Document Type

Conference Paper


Available under a Creative Commons Attribution Non-Commercial Share Alike 4.0 International Licence

Publication Details

Paper presented at Irish Transport Research Network conference ( ITRN), 2016, Dublin, Ireland


Battery Electric Vehicles (BEVs) have been recognised as the ideal solution for lowering the CO2 emissions in the transport sector and helping to achieve a sustainable future. When BEV technology is leveraged with a solar energy source such as a Photovoltaic Charging Station (PV-CS), the CO2 saving potential is extended to both generation and consumption points. Due to the intermittent nature of our solar resource, once the PV-CS is combined with a storage unit, energy production is achieved without risking the disruption to power supply reliability and quality. Technological University Dublin (DIT) has recognised the viability of this dual design solution, with its recent deployment of a 10.5 kWp PV-CS. The charging point has the potential to accommodate the existing charge of two campus Light weight Electric Vehicles (LEVs). Depending on the vehicles charge time, the demand can be accommodated through an individual or combination of the following options: direct solar, PV stored energy of BESS unit and the grid, while the surplus generation is used to charge the BESS or spilled into the grid. This paper presents the AC coupling configuration of grid tied (GT) and Battery Based (BB) inverters in the campus charging point. In order to prioritise the optimal energy flow of the PV-CS, an Energy Manager (EM) device along with Battery Energy Manager (BEM) has been incorporated. The EM controller is set with an objective to maximise self-consumption and further reduce the energy dependency on the grid. The preliminary results obtained from the online portal illustrates the relationship between the captured outputs of: PV generation, BESS charge / discharge, direct / total consumption, grid feed in and external grid supply, and further speculates the incorporated control strategy of EM and ancillary control components.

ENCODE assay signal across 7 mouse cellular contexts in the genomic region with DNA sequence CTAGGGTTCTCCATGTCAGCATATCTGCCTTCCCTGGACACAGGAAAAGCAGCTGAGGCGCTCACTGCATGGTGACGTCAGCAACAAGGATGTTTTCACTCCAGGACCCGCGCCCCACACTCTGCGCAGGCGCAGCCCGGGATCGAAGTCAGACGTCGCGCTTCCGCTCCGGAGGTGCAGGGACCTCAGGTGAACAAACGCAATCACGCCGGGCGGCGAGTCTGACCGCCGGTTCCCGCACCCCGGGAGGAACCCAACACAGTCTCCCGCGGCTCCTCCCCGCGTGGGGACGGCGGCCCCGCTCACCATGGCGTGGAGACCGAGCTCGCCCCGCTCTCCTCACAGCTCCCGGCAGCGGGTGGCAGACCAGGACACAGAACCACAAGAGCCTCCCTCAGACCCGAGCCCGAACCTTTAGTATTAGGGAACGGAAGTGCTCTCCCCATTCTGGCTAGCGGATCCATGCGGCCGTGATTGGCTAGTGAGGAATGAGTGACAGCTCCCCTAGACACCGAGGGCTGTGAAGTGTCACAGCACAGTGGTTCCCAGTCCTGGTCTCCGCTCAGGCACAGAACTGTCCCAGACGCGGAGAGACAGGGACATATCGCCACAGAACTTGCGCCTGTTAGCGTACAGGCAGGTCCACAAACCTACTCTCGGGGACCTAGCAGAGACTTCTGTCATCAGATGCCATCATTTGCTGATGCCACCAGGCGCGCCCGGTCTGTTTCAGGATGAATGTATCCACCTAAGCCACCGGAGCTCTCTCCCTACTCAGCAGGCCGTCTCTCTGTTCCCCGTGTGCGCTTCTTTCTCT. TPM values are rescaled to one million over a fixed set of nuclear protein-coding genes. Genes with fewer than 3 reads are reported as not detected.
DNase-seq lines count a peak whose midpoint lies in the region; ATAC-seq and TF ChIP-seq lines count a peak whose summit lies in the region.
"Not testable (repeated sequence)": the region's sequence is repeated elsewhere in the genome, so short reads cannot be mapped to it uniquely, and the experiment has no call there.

Technological University Dublin(DIT)